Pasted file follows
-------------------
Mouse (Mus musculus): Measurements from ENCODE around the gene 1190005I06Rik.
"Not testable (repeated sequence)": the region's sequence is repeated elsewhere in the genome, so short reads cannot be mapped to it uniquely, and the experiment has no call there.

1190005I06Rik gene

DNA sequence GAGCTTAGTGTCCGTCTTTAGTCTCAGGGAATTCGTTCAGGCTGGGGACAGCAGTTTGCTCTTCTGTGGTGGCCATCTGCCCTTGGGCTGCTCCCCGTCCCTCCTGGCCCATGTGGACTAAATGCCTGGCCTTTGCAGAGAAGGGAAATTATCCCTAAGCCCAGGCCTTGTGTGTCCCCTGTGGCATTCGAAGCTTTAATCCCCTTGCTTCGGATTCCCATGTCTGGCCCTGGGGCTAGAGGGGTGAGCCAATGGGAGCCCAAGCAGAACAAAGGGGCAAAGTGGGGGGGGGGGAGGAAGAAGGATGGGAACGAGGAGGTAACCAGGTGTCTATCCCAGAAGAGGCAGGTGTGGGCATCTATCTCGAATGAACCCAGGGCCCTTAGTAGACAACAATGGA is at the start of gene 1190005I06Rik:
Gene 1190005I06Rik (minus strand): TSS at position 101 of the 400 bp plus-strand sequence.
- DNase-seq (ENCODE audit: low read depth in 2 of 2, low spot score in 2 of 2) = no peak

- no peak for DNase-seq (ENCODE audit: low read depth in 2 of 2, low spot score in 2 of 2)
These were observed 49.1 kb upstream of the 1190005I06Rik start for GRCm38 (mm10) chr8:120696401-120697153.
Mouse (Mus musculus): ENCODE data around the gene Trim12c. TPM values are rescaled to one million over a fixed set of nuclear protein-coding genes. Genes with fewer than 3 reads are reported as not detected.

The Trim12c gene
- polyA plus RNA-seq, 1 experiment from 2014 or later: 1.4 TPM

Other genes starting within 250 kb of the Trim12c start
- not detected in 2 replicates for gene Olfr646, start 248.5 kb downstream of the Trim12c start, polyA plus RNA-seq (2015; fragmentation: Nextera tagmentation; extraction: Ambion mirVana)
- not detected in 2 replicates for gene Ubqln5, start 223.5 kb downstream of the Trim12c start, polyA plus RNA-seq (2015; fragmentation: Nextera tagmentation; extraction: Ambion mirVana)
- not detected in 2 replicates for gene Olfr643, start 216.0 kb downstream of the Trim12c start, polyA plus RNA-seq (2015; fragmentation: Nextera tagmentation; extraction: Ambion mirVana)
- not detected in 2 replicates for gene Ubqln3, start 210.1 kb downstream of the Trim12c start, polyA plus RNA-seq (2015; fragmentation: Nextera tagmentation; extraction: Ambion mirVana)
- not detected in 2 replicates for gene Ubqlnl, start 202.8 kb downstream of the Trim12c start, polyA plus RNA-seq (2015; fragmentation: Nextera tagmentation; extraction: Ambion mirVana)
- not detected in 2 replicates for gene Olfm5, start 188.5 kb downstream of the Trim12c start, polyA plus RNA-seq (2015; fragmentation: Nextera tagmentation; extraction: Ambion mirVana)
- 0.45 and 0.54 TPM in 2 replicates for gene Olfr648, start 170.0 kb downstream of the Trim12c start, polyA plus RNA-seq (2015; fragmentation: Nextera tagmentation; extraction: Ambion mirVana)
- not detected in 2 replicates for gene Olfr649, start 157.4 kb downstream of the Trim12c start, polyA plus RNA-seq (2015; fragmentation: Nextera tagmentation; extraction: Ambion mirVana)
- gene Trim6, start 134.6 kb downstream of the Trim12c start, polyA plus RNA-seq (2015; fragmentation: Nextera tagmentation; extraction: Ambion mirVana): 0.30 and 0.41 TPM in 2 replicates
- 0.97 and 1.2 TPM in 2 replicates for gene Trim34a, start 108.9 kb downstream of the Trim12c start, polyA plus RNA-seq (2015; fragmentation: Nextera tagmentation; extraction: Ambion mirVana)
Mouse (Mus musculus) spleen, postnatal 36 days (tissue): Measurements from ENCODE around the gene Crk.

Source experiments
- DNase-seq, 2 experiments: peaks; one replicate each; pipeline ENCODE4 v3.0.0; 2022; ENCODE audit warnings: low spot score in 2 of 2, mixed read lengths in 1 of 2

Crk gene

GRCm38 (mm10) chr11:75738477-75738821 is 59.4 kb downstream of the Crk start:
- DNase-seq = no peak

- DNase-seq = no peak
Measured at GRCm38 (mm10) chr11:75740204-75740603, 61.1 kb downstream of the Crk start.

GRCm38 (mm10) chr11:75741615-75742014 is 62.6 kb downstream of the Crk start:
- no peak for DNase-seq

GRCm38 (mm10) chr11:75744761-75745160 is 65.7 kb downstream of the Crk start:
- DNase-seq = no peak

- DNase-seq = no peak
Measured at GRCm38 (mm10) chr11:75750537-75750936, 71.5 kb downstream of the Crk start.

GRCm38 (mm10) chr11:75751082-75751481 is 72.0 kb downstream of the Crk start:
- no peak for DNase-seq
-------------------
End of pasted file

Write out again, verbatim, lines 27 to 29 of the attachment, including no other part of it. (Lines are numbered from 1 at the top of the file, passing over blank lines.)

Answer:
GRCm38 (mm10) chr11:75738477-75738821 is 59.4 kb downstream of the Crk start:
- DNase-seq = no peak

- DNase-seq = no peak